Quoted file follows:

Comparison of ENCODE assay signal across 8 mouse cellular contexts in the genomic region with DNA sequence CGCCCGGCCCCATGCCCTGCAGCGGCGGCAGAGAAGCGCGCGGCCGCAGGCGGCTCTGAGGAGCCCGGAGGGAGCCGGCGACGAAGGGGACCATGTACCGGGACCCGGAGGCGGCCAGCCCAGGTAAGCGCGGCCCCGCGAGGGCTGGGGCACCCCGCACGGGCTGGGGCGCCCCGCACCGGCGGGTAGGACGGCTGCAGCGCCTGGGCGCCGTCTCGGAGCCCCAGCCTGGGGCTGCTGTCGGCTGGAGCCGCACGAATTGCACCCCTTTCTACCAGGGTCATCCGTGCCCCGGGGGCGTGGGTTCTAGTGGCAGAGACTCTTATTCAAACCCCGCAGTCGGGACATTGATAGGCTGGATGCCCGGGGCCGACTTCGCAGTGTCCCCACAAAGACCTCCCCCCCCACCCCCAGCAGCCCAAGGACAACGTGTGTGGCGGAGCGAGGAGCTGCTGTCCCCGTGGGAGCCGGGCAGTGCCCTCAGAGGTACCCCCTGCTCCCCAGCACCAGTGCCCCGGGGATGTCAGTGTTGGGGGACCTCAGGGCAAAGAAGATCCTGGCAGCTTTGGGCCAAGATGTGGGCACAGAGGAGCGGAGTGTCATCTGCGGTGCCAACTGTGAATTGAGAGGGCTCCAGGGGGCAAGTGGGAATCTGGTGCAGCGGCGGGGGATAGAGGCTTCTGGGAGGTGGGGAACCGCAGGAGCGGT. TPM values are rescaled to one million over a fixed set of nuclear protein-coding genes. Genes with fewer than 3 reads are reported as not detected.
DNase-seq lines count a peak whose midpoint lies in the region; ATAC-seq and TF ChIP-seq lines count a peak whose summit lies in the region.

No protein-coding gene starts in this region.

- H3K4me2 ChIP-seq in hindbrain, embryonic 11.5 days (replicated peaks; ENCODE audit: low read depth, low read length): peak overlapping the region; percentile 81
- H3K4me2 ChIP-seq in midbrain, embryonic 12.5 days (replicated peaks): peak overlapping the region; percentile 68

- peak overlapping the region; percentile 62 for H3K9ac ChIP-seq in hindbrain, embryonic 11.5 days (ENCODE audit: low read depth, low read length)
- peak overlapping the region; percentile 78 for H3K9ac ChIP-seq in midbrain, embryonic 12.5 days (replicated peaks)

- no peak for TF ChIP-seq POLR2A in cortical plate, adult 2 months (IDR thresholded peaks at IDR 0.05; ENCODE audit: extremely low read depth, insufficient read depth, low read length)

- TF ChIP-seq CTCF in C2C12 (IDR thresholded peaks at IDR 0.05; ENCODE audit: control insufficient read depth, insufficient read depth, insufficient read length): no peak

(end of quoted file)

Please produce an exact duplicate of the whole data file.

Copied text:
Comparison of ENCODE assay signal across 8 mouse cellular contexts in the genomic region with DNA sequence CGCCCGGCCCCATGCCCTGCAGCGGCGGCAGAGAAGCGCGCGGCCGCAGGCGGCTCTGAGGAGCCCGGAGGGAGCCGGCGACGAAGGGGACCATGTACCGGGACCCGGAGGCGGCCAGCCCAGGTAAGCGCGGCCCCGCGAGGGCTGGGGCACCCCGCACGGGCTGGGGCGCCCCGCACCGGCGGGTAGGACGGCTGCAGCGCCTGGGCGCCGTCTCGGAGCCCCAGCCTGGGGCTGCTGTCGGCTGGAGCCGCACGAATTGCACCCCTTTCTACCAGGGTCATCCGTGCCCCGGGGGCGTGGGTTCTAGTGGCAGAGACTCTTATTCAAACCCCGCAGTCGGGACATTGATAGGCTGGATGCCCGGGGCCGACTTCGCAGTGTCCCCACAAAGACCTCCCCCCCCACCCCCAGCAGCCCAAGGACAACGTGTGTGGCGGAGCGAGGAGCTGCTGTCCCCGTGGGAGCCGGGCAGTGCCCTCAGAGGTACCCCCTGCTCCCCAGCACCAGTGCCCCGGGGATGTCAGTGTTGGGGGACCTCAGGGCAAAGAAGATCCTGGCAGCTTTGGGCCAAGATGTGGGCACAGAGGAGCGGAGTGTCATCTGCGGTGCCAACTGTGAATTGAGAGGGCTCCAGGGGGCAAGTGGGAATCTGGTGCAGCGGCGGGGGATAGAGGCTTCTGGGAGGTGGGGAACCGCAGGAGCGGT. TPM values are rescaled to one million over a fixed set of nuclear protein-coding genes. Genes with fewer than 3 reads are reported as not detected.
DNase-seq lines count a peak whose midpoint lies in the region; ATAC-seq and TF ChIP-seq lines count a peak whose summit lies in the region.

No protein-coding gene starts in this region.

- H3K4me2 ChIP-seq in hindbrain, embryonic 11.5 days (replicated peaks; ENCODE audit: low read depth, low read length): peak overlapping the region; percentile 81
- H3K4me2 ChIP-seq in midbrain, embryonic 12.5 days (replicated peaks): peak overlapping the region; percentile 68

- peak overlapping the region; percentile 62 for H3K9ac ChIP-seq in hindbrain, embryonic 11.5 days (ENCODE audit: low read depth, low read length)
- peak overlapping the region; percentile 78 for H3K9ac ChIP-seq in midbrain, embryonic 12.5 days (replicated peaks)

- no peak for TF ChIP-seq POLR2A in cortical plate, adult 2 months (IDR thresholded peaks at IDR 0.05; ENCODE audit: extremely low read depth, insufficient read depth, low read length)

- TF ChIP-seq CTCF in C2C12 (IDR thresholded peaks at IDR 0.05; ENCODE audit: control insufficient read depth, insufficient read depth, insufficient read length): no peak